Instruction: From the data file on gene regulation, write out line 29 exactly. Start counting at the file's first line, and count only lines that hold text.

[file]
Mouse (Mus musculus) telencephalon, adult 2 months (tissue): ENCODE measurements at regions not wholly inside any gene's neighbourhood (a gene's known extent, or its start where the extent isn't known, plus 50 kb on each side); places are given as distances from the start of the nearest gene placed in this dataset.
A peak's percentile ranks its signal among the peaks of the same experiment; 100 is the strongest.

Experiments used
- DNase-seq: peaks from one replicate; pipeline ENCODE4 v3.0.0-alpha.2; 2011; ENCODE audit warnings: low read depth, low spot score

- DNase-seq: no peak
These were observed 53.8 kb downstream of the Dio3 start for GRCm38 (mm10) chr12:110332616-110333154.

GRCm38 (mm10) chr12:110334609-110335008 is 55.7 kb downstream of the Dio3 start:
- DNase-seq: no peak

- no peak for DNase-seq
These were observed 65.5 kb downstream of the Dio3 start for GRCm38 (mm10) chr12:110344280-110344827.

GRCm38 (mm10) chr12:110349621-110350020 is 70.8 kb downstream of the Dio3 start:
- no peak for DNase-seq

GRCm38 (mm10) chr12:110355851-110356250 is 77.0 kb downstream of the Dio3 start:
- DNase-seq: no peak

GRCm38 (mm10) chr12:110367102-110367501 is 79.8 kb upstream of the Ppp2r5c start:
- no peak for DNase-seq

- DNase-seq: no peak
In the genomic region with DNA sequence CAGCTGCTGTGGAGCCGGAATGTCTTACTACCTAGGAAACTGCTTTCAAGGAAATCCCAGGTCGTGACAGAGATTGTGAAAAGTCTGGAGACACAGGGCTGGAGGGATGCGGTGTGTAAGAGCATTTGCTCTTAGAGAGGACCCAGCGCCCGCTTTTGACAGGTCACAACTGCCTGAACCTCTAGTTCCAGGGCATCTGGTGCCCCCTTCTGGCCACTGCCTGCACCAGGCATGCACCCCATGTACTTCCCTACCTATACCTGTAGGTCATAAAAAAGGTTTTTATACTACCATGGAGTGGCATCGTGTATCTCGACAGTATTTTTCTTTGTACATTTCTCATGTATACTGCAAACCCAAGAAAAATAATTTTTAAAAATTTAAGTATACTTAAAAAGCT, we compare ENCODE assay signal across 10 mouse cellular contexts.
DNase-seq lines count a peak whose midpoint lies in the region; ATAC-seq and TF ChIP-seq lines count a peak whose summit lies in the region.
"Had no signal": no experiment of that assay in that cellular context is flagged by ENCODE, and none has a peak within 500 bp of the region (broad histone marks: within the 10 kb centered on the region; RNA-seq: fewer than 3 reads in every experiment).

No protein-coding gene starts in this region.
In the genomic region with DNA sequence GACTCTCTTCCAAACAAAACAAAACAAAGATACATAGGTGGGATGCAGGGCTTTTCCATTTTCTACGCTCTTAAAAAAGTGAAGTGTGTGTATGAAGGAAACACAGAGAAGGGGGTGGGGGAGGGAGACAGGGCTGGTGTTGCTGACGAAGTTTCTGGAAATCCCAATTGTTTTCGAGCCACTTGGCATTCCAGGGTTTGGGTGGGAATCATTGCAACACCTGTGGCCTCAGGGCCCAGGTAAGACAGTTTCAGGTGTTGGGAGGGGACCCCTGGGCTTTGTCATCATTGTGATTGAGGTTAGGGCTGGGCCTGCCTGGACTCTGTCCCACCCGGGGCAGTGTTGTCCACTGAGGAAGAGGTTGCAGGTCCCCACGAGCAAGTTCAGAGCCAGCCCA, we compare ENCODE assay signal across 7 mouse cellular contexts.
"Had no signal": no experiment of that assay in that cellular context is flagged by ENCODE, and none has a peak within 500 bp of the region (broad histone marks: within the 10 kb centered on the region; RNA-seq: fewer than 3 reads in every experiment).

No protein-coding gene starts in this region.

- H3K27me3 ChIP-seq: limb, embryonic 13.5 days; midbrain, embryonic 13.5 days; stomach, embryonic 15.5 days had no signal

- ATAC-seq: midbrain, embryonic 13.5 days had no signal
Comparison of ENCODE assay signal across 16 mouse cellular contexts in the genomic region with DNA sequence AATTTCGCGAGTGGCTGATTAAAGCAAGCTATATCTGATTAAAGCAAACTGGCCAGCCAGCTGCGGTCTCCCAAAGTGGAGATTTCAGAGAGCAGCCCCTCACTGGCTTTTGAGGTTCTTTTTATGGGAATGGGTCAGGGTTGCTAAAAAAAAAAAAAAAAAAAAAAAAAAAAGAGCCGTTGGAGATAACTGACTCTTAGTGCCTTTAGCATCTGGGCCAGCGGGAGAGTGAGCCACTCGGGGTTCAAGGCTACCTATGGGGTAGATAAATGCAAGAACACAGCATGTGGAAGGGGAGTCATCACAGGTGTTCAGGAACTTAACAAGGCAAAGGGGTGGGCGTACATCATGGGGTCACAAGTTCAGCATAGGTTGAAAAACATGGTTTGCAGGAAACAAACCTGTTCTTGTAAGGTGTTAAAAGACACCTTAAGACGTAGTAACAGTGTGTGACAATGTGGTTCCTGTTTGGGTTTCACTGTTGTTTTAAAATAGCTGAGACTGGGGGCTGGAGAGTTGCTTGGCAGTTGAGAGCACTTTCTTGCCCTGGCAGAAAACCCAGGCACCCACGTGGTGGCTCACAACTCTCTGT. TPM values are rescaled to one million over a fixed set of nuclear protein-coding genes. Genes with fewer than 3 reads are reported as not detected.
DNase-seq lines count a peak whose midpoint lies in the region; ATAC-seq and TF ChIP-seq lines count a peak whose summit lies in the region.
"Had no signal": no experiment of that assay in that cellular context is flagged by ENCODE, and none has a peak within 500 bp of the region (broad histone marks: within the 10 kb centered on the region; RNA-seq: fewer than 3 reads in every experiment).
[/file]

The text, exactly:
"Had no signal": no experiment of that assay in that cellular context is flagged by ENCODE, and none has a peak within 500 bp of the region (broad histone marks: within the 10 kb centered on the region; RNA-seq: fewer than 3 reads in every experiment).